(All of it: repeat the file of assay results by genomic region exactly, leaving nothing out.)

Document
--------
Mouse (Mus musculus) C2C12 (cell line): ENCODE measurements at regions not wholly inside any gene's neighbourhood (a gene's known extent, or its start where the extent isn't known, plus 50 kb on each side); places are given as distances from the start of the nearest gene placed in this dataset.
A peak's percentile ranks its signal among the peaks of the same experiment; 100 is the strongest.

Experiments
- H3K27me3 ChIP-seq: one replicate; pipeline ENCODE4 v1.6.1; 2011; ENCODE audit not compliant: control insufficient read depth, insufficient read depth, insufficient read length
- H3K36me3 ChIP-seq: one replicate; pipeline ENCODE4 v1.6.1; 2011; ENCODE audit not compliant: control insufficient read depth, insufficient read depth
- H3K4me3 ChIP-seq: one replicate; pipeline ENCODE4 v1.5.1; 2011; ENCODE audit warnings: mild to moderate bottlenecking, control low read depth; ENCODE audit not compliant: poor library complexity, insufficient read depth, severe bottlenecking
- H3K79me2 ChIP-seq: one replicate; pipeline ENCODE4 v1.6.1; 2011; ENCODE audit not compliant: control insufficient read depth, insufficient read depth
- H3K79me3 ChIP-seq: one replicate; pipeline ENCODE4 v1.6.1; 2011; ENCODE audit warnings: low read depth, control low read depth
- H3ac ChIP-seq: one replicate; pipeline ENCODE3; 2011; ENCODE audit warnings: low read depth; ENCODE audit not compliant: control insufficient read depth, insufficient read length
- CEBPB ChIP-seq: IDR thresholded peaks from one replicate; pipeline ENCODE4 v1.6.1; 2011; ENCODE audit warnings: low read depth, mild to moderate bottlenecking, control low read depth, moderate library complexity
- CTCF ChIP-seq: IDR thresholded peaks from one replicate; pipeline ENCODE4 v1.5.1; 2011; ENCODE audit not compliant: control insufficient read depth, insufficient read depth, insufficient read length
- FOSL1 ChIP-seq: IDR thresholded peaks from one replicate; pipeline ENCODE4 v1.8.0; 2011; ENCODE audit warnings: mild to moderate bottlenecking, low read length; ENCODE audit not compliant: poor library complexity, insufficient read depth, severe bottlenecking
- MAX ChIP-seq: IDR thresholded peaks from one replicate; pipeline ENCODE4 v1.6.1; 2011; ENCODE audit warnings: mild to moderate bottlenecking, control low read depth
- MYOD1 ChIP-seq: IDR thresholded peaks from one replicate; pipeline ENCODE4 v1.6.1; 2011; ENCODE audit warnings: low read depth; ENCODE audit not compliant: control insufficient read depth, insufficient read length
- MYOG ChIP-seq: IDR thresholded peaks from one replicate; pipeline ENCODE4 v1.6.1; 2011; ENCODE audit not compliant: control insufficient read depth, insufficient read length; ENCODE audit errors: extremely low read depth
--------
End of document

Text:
Mouse (Mus musculus) C2C12 (cell line): ENCODE measurements at regions not wholly inside any gene's neighbourhood (a gene's known extent, or its start where the extent isn't known, plus 50 kb on each side); places are given as distances from the start of the nearest gene placed in this dataset.
A peak's percentile ranks its signal among the peaks of the same experiment; 100 is the strongest.

Experiments
- H3K27me3 ChIP-seq: one replicate; pipeline ENCODE4 v1.6.1; 2011; ENCODE audit not compliant: control insufficient read depth, insufficient read depth, insufficient read length
- H3K36me3 ChIP-seq: one replicate; pipeline ENCODE4 v1.6.1; 2011; ENCODE audit not compliant: control insufficient read depth, insufficient read depth
- H3K4me3 ChIP-seq: one replicate; pipeline ENCODE4 v1.5.1; 2011; ENCODE audit warnings: mild to moderate bottlenecking, control low read depth; ENCODE audit not compliant: poor library complexity, insufficient read depth, severe bottlenecking
- H3K79me2 ChIP-seq: one replicate; pipeline ENCODE4 v1.6.1; 2011; ENCODE audit not compliant: control insufficient read depth, insufficient read depth
- H3K79me3 ChIP-seq: one replicate; pipeline ENCODE4 v1.6.1; 2011; ENCODE audit warnings: low read depth, control low read depth
- H3ac ChIP-seq: one replicate; pipeline ENCODE3; 2011; ENCODE audit warnings: low read depth; ENCODE audit not compliant: control insufficient read depth, insufficient read length
- CEBPB ChIP-seq: IDR thresholded peaks from one replicate; pipeline ENCODE4 v1.6.1; 2011; ENCODE audit warnings: low read depth, mild to moderate bottlenecking, control low read depth, moderate library complexity
- CTCF ChIP-seq: IDR thresholded peaks from one replicate; pipeline ENCODE4 v1.5.1; 2011; ENCODE audit not compliant: control insufficient read depth, insufficient read depth, insufficient read length
- FOSL1 ChIP-seq: IDR thresholded peaks from one replicate; pipeline ENCODE4 v1.8.0; 2011; ENCODE audit warnings: mild to moderate bottlenecking, low read length; ENCODE audit not compliant: poor library complexity, insufficient read depth, severe bottlenecking
- MAX ChIP-seq: IDR thresholded peaks from one replicate; pipeline ENCODE4 v1.6.1; 2011; ENCODE audit warnings: mild to moderate bottlenecking, control low read depth
- MYOD1 ChIP-seq: IDR thresholded peaks from one replicate; pipeline ENCODE4 v1.6.1; 2011; ENCODE audit warnings: low read depth; ENCODE audit not compliant: control insufficient read depth, insufficient read length
- MYOG ChIP-seq: IDR thresholded peaks from one replicate; pipeline ENCODE4 v1.6.1; 2011; ENCODE audit not compliant: control insufficient read depth, insufficient read length; ENCODE audit errors: extremely low read depth